As I tore away the paper, I quickly saw I was right: this was not my Easy-Bake Oven. Instead, Santa had given me a lavender bicycle with streamers and a white wicker basket. I looked at the picture on the box then turned to the window.  The snow on the lawn was blinding white and the ice clean-up trucks chugged noisily down my street spraying salt and sand as they went. I was doubtful that this present would produce any immediate gratification. But I had seen enough Christmas movies and heard enough stories from my friends to understand that a bike for Christmas was a big deal. So I followed convention and starting jumping with joy, encouraging Daddy to put it together ASAP so I could ride it around the living room.

“No. You can’t ride the bike in the house. We just refinished the floors.” My mother didn’t realize what lasting effects this command would have.

I didn’t learn how to ride a bike until I was 17 and I never mastered turning. Now, the only bike I ride is a stationary spin one. Meanwhile, despite never having got my Easy Bake Oven (I asked for it every Christmas up until I was 11), I’ve become a bake-o-holic. My parents claim that it’s because I never had an Easy Bake that I’ve become such an able-bodied, all-from-scratch cook — I had to learn how to use a real stove, not one powered by a light bulb. One can never argue with a parent’s logic.

So far, my dinner guests have gotten more use out of my guitar than I have. But it's not too late for me to become the next Jewel

Yet while I can now churn out cakes, cookies and pies like nobody’s business, I’ve never gotten over the Easy-Bake Oven. Determined to prevent Santa from once again confusing “bakeware” with “bicycle,” I started writing elaborate Christmas Wish lists, complete with figures, web links, and product numbers. Each list has reflected whatever stage of my life I had entered — from preteen to early adulthood. A remote controlled plane, Backstreet Boys concert tickets, a watercolor box set, a Play-Station 2 with Guitar Hero, a real guitar, books by my professors, Kate Spade flats — for sure, with each item comes a flood of memories from not only that Christmas, but from that year in my life.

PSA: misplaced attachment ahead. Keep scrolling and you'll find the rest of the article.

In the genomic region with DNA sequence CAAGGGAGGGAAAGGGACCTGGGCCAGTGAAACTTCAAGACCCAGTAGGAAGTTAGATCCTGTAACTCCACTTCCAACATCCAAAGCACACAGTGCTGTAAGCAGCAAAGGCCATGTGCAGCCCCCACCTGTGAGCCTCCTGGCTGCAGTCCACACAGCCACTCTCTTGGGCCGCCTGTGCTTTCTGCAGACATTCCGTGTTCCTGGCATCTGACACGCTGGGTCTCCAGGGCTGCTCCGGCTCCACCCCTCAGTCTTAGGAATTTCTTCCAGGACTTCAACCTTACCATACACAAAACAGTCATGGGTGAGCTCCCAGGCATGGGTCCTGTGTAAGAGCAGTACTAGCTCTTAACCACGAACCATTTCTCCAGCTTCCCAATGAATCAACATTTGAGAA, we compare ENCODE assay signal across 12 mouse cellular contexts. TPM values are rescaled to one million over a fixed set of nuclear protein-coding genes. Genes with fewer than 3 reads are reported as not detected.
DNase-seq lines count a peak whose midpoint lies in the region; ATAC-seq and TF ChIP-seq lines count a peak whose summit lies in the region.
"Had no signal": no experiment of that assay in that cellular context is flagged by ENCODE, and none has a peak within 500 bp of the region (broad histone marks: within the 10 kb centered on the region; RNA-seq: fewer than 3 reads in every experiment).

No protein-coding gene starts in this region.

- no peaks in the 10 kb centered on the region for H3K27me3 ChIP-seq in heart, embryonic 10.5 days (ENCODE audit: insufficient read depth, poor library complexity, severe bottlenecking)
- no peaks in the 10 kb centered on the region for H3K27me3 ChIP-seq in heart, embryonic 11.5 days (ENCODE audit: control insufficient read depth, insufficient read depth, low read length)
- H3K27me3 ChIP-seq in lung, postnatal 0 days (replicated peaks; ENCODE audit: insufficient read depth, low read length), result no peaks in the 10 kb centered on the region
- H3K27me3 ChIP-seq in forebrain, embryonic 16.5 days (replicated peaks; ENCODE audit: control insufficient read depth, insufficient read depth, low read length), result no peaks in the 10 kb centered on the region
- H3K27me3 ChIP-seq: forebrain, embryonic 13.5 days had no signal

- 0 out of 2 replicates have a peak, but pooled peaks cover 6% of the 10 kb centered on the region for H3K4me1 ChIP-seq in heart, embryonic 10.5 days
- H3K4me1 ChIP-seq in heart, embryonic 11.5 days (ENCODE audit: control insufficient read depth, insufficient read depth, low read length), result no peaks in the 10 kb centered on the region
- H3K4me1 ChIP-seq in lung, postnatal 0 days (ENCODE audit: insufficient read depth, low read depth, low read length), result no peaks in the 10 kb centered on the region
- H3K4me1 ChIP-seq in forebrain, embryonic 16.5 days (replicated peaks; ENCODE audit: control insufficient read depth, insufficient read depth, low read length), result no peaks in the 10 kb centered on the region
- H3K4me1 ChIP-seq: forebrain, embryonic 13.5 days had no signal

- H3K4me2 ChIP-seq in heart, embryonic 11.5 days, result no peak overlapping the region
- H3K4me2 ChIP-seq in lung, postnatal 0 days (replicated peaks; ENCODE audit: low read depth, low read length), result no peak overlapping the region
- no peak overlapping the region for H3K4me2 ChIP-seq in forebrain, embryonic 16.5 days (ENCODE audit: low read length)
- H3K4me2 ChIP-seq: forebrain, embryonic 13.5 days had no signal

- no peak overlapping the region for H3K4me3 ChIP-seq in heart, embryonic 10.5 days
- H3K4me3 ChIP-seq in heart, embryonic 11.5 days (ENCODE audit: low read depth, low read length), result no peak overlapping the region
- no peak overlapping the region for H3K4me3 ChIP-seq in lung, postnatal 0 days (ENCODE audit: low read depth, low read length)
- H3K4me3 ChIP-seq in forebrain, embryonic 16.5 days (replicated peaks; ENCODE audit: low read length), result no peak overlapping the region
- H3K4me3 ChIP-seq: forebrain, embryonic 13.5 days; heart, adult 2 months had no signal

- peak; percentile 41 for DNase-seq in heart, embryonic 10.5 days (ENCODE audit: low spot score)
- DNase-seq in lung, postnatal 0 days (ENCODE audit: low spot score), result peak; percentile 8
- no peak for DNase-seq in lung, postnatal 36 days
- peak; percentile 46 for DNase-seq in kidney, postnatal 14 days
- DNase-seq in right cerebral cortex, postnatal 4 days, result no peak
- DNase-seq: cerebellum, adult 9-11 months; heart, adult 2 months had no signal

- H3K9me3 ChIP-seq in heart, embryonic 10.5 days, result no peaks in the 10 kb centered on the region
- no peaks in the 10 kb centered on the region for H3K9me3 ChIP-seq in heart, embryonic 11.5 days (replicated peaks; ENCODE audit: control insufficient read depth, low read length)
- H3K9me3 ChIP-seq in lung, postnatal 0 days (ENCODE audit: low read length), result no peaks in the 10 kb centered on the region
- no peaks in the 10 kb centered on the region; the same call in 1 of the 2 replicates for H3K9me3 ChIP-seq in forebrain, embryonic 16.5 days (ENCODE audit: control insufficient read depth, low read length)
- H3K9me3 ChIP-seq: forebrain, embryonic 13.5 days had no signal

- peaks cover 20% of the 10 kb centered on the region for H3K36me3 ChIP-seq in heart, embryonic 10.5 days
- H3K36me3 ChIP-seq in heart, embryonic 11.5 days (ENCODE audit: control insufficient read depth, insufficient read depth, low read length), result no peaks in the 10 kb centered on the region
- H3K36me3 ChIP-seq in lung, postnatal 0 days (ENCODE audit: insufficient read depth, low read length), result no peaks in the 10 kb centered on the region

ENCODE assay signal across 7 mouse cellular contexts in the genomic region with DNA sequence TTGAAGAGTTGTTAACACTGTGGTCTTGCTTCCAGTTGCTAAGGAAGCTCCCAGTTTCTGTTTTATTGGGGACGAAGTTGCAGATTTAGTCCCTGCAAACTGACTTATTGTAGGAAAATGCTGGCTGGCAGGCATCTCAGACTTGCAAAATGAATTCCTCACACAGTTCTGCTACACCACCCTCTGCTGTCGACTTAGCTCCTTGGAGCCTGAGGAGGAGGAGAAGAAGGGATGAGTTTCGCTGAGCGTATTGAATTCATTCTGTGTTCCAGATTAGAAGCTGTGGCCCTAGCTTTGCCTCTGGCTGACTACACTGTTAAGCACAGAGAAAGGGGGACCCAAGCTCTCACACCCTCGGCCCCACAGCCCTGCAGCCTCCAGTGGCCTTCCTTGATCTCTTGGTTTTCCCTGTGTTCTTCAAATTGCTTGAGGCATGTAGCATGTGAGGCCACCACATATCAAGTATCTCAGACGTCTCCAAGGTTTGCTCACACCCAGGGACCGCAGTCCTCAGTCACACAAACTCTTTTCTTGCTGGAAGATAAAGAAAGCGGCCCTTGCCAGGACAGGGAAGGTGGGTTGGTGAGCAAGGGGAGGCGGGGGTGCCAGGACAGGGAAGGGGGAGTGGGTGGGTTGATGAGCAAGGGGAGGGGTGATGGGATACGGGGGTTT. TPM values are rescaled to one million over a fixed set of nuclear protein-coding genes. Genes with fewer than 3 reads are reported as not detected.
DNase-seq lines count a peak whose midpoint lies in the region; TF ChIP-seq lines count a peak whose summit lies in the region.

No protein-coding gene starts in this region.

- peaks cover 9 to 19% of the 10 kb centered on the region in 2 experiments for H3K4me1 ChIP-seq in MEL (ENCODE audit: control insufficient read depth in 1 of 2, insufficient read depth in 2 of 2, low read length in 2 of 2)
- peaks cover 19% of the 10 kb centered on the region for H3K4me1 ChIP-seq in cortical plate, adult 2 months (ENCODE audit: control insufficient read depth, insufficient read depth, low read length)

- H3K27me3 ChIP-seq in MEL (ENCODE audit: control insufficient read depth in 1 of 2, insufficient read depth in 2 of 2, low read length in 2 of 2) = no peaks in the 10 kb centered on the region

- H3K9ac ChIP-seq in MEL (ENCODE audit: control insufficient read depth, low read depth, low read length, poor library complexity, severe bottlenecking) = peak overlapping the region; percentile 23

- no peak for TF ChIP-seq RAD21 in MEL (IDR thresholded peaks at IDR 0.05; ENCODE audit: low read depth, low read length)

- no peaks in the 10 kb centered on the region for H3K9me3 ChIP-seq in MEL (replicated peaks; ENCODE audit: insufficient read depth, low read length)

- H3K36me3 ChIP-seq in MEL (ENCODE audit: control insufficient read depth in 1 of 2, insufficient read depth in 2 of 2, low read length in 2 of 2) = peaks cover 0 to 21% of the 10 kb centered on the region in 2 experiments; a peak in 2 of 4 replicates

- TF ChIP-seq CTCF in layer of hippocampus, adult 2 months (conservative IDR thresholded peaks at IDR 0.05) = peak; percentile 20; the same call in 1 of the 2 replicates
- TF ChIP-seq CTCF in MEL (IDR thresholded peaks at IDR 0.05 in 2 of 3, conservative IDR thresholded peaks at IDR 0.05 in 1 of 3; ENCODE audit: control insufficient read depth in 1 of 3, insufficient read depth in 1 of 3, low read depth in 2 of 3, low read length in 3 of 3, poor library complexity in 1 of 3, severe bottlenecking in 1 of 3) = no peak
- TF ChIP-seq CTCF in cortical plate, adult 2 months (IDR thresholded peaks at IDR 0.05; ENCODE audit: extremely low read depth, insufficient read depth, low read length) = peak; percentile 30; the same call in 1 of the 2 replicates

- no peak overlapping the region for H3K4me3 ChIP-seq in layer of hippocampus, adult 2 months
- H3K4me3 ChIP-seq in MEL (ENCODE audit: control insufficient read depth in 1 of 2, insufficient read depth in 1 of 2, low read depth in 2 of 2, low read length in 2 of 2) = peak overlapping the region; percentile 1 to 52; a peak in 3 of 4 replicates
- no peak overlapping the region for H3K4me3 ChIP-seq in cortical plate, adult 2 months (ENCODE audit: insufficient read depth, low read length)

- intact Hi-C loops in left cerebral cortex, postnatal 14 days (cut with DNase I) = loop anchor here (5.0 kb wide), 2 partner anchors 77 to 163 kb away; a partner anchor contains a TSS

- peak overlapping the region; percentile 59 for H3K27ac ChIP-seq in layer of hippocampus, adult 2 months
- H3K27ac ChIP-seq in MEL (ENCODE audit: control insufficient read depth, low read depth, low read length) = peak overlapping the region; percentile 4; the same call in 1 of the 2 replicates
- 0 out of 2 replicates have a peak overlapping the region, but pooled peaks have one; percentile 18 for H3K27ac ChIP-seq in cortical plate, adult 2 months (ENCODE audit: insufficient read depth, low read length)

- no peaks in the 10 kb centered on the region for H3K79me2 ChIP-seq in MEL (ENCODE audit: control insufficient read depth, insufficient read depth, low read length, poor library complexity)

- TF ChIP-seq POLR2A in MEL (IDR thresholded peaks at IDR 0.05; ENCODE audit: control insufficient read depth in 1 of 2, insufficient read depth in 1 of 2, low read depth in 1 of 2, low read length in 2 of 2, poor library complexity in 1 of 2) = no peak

But in 2010, I couldn’t be bothered writing a list. Surely, after 25 years my parents knew I was easy enough to please that as long as it wasn’t a bicycle, I would be happy. My mother cursed me as she roamed the mall and racked her brain.

“Look, why don’t you just get me a cookbook or something.”

“You don’t need another cookbook.”

It was nothing short of a miracle that, come Christmas morning, there were presents waiting for me under the tree. My mother handed me an armful of crudely wrapped items with a look of both pride and concern on her face. “I don’t know why I bought you these,” she said. “But I figured we’ll need them later.”

I felt like I was 4 again as I shook the boxes. The sound of liquid sloshing around had me stymied. As I ripped away the paper and bows I was surprised to see a set of martini glasses, a bottle of Tanqueray, a bottle of Rose’s Lime Juice, and a copy of “Vintage Cocktails,” a book featuring recipes from Pegu Club, my favorite cocktail lounge in New York.

“Now, just remember, when you make things out of this recipe book you’ll not only get fat, you’ll get drunk,” Mum said as she cracked open the gin.”Go easy.”

I guess that’s why she neglected to give me a drink shaker.

Unlike the lavender bike, it didn't take me long to put these Christmas presents to use... despite the missing cocktail shaker